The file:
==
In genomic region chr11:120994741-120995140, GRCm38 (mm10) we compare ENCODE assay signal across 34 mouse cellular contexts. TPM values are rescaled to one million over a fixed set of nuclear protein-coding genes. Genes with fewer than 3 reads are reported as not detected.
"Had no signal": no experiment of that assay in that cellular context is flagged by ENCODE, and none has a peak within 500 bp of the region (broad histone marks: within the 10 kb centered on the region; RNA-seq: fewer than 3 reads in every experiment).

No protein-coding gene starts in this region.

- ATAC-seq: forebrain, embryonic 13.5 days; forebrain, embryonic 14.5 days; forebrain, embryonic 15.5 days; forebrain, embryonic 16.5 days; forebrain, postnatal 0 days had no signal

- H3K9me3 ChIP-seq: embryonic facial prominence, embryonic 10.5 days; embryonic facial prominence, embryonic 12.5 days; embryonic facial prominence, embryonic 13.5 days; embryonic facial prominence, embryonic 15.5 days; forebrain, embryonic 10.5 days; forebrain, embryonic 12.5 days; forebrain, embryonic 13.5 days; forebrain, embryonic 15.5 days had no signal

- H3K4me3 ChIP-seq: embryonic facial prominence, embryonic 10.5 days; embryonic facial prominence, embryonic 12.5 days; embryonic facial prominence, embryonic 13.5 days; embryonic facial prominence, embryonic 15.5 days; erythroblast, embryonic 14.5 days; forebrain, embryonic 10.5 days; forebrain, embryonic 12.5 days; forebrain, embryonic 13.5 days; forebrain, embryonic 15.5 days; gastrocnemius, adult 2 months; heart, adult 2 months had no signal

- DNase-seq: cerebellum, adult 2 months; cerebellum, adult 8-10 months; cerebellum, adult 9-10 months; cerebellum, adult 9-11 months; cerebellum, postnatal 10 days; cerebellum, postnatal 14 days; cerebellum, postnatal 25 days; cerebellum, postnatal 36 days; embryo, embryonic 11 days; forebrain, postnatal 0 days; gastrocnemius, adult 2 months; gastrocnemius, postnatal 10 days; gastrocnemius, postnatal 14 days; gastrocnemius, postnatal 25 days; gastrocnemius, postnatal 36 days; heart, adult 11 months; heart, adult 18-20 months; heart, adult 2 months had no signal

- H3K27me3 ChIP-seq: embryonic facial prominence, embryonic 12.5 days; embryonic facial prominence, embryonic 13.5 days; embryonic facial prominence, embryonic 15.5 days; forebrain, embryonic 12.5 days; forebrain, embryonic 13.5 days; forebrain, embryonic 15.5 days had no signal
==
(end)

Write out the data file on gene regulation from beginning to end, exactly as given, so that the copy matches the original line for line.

In genomic region chr11:120994741-120995140, GRCm38 (mm10) we compare ENCODE assay signal across 34 mouse cellular contexts. TPM values are rescaled to one million over a fixed set of nuclear protein-coding genes. Genes with fewer than 3 reads are reported as not detected.
"Had no signal": no experiment of that assay in that cellular context is flagged by ENCODE, and none has a peak within 500 bp of the region (broad histone marks: within the 10 kb centered on the region; RNA-seq: fewer than 3 reads in every experiment).

No protein-coding gene starts in this region.

- ATAC-seq: forebrain, embryonic 13.5 days; forebrain, embryonic 14.5 days; forebrain, embryonic 15.5 days; forebrain, embryonic 16.5 days; forebrain, postnatal 0 days had no signal

- H3K9me3 ChIP-seq: embryonic facial prominence, embryonic 10.5 days; embryonic facial prominence, embryonic 12.5 days; embryonic facial prominence, embryonic 13.5 days; embryonic facial prominence, embryonic 15.5 days; forebrain, embryonic 10.5 days; forebrain, embryonic 12.5 days; forebrain, embryonic 13.5 days; forebrain, embryonic 15.5 days had no signal

- H3K4me3 ChIP-seq: embryonic facial prominence, embryonic 10.5 days; embryonic facial prominence, embryonic 12.5 days; embryonic facial prominence, embryonic 13.5 days; embryonic facial prominence, embryonic 15.5 days; erythroblast, embryonic 14.5 days; forebrain, embryonic 10.5 days; forebrain, embryonic 12.5 days; forebrain, embryonic 13.5 days; forebrain, embryonic 15.5 days; gastrocnemius, adult 2 months; heart, adult 2 months had no signal

- DNase-seq: cerebellum, adult 2 months; cerebellum, adult 8-10 months; cerebellum, adult 9-10 months; cerebellum, adult 9-11 months; cerebellum, postnatal 10 days; cerebellum, postnatal 14 days; cerebellum, postnatal 25 days; cerebellum, postnatal 36 days; embryo, embryonic 11 days; forebrain, postnatal 0 days; gastrocnemius, adult 2 months; gastrocnemius, postnatal 10 days; gastrocnemius, postnatal 14 days; gastrocnemius, postnatal 25 days; gastrocnemius, postnatal 36 days; heart, adult 11 months; heart, adult 18-20 months; heart, adult 2 months had no signal

- H3K27me3 ChIP-seq: embryonic facial prominence, embryonic 12.5 days; embryonic facial prominence, embryonic 13.5 days; embryonic facial prominence, embryonic 15.5 days; forebrain, embryonic 12.5 days; forebrain, embryonic 13.5 days; forebrain, embryonic 15.5 days had no signal